Indie Yawn evolves sound with new CD

By David Orlikoff

Like a mix between Animal Collective and Vampire Weekend, Yawn is Chicago’s own layered, electronic tribal pop group. Founded in high school under a different name, they started gaining attention while touring as Metrovox. But just when there was developing interest, they decided it was time for a change. They started listening to artists like Aphex Twin, Animal Collective and The Avalanches, experimented with psychedelics and bought new, electronic equipment. Yawn was born.

A few months ago, they released their first E.P. for free on their Web site,, and have been aggressively hitting the concert scene with a series of free and cheap shows. You can catch them Feb. 5 at Post in Pilsen,1816 S. Racine Ave., or Valentine’s Day at the Empty Bottle, 1035 N. Western Ave.. I rode along with Adam Gil (vocals, keyboard, guitar) and Daniel Perzan (samplers, toms, bass, guitar), while Gil was delivering for Piece Pizzeria and talked about their evolving sound, the climate of the industry and their love-hate relationship with Animal Collective.

The Chronicle: The first E.P. was mostly tight, almost pop songs, but you experiment and sample a lot on the “Bits and Pieces Mixtapes.” What will the second E.P. sound like?

Daniel Perzan: We like the idea of sampling, there’re no limitations to the sound we can get. It creates textures that you would usually have to be in a studio or have access to a lot of equipment to get. Have you heard “Acid”? That’s pretty much all samples.                                                                                                                                                                                      Adam Gil: I don’t think the songs on this E.P. will be as short and structured as the last E.P. I think it will be a little more of that long, free flow feel like “Acid” has. Or maybe just one part will drag out a bit longer.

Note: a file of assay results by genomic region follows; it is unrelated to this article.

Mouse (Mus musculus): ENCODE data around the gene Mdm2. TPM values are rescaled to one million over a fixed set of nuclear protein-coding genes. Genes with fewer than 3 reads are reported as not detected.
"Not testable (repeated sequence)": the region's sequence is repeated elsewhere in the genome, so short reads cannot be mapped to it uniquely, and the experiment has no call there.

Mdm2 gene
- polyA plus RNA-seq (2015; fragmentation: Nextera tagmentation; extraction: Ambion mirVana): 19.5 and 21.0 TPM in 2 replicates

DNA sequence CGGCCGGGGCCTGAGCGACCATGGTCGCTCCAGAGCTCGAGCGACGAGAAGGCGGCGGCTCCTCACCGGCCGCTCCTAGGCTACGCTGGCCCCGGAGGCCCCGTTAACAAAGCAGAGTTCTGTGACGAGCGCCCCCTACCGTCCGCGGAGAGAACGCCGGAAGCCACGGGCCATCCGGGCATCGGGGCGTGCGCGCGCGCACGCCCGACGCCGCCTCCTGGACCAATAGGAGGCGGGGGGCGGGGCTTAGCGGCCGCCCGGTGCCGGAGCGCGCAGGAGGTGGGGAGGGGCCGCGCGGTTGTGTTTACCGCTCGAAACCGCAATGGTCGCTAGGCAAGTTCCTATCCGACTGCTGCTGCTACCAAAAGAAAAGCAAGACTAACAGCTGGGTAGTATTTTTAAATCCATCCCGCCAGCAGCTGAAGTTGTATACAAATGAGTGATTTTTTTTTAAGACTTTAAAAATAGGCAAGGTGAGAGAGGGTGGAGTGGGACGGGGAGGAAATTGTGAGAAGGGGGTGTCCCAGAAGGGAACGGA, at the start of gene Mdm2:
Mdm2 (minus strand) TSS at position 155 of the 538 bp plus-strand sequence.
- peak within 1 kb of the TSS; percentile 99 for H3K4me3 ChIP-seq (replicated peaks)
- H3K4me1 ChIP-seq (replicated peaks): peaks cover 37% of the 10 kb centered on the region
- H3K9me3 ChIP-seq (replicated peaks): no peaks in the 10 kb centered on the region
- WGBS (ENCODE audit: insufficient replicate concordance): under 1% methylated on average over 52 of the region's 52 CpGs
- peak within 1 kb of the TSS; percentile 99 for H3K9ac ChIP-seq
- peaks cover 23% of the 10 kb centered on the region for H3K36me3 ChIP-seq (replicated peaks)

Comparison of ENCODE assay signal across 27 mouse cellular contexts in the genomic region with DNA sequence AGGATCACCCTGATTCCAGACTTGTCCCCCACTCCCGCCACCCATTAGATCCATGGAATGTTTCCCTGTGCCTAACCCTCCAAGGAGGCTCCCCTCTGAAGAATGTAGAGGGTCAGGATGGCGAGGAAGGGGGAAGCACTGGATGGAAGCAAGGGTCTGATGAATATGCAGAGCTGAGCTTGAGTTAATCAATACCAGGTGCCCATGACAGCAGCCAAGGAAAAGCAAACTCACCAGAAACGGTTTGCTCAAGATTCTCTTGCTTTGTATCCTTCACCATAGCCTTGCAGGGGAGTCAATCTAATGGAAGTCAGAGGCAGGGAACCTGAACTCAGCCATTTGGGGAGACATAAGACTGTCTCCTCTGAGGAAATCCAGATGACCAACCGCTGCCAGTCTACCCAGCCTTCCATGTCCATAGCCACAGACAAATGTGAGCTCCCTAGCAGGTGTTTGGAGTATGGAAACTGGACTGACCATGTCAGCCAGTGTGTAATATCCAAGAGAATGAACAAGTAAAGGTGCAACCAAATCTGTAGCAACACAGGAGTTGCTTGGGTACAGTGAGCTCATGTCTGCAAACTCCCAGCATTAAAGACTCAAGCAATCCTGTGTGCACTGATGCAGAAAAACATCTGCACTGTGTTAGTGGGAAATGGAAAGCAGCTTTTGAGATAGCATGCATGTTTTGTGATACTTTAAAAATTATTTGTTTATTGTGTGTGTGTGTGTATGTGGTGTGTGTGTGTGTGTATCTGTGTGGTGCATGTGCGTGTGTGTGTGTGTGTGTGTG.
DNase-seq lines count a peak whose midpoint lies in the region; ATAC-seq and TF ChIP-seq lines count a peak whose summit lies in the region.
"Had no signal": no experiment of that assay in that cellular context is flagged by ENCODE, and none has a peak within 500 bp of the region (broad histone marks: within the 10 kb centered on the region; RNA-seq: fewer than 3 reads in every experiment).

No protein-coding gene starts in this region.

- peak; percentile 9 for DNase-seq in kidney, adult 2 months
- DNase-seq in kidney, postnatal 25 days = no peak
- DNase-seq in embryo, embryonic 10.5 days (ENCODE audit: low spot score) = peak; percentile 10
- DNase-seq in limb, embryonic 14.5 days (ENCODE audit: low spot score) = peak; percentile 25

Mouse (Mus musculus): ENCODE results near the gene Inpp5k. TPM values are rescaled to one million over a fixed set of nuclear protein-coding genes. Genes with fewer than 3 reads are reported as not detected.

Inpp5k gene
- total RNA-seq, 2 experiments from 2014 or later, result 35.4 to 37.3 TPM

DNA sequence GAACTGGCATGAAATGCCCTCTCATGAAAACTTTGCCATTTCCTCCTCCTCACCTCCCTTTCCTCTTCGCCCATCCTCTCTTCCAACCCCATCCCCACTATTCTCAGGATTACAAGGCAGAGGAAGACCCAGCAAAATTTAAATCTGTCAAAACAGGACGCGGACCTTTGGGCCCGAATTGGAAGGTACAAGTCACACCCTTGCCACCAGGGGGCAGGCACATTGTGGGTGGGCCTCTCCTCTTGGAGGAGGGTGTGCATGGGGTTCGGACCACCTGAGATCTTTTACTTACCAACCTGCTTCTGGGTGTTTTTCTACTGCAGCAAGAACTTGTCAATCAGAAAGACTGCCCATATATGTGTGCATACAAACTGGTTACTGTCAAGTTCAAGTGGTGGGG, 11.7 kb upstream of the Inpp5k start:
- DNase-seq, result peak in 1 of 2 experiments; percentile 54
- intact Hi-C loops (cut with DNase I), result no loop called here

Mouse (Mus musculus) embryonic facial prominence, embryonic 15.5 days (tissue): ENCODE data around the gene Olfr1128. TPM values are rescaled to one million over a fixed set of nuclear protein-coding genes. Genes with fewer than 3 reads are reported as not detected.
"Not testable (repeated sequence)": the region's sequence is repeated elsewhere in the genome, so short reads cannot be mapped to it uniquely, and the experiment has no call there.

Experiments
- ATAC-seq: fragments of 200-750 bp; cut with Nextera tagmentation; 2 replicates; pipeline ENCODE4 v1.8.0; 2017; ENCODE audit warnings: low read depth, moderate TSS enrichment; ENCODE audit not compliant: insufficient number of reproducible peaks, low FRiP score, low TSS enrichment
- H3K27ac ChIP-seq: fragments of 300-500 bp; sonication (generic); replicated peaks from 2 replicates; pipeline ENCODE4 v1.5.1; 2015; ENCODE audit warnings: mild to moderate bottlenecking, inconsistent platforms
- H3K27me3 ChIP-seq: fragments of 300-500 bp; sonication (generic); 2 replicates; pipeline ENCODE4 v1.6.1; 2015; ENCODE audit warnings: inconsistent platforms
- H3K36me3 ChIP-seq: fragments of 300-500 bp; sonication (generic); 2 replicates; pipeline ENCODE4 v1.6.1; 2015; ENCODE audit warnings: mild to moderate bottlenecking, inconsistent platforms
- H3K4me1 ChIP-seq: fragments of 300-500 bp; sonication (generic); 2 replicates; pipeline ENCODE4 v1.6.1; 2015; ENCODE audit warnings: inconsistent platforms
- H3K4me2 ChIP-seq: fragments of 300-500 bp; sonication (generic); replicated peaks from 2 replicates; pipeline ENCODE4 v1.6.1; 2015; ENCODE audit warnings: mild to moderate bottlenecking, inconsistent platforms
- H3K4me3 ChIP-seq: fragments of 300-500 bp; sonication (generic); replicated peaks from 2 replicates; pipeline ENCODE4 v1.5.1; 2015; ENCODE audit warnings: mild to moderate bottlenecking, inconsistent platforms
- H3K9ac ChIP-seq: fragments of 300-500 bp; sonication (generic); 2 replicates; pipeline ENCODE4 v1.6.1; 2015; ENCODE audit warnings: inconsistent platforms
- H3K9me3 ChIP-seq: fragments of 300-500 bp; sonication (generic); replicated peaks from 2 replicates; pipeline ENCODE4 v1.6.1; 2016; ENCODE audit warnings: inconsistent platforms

The Chronicle: Will you continue to change your sound with each release? You already had a dramatic shift going from Metrovox to Yawn.

AG: I think we’ll definitely keep changing. That’s one thing—the only thing we’ve settled on. We like this method right now with a bunch of sampling, random switching of instruments and computer work. I think maybe that will stay the same, but inspirations for songs and creativity will change. I think we get sick of our old stuff way too quickly to stay on the same thing. This next E.P. isn’t going to be as happy or as sunny. It will be a little more down tempo, a little dark. There is one kind of dance track, but even that’s got this weird feel to it.

The Chronicle: Were you upset people were calling the first E.P. sunny and bright?

DP: Not at all, that’s what it was. It was a pivotal transition going from Metrovox to Yawn, especially because Adam and I moved in together. We started living there and working on music and doing it every day, compared to getting together twice a week to jam. It was a really refreshing fun time and that translated to the music. AG: It should have been out summer, but we were just too busy having fun.

The Chronicle: Will the second E.P. be winter blues-inspired?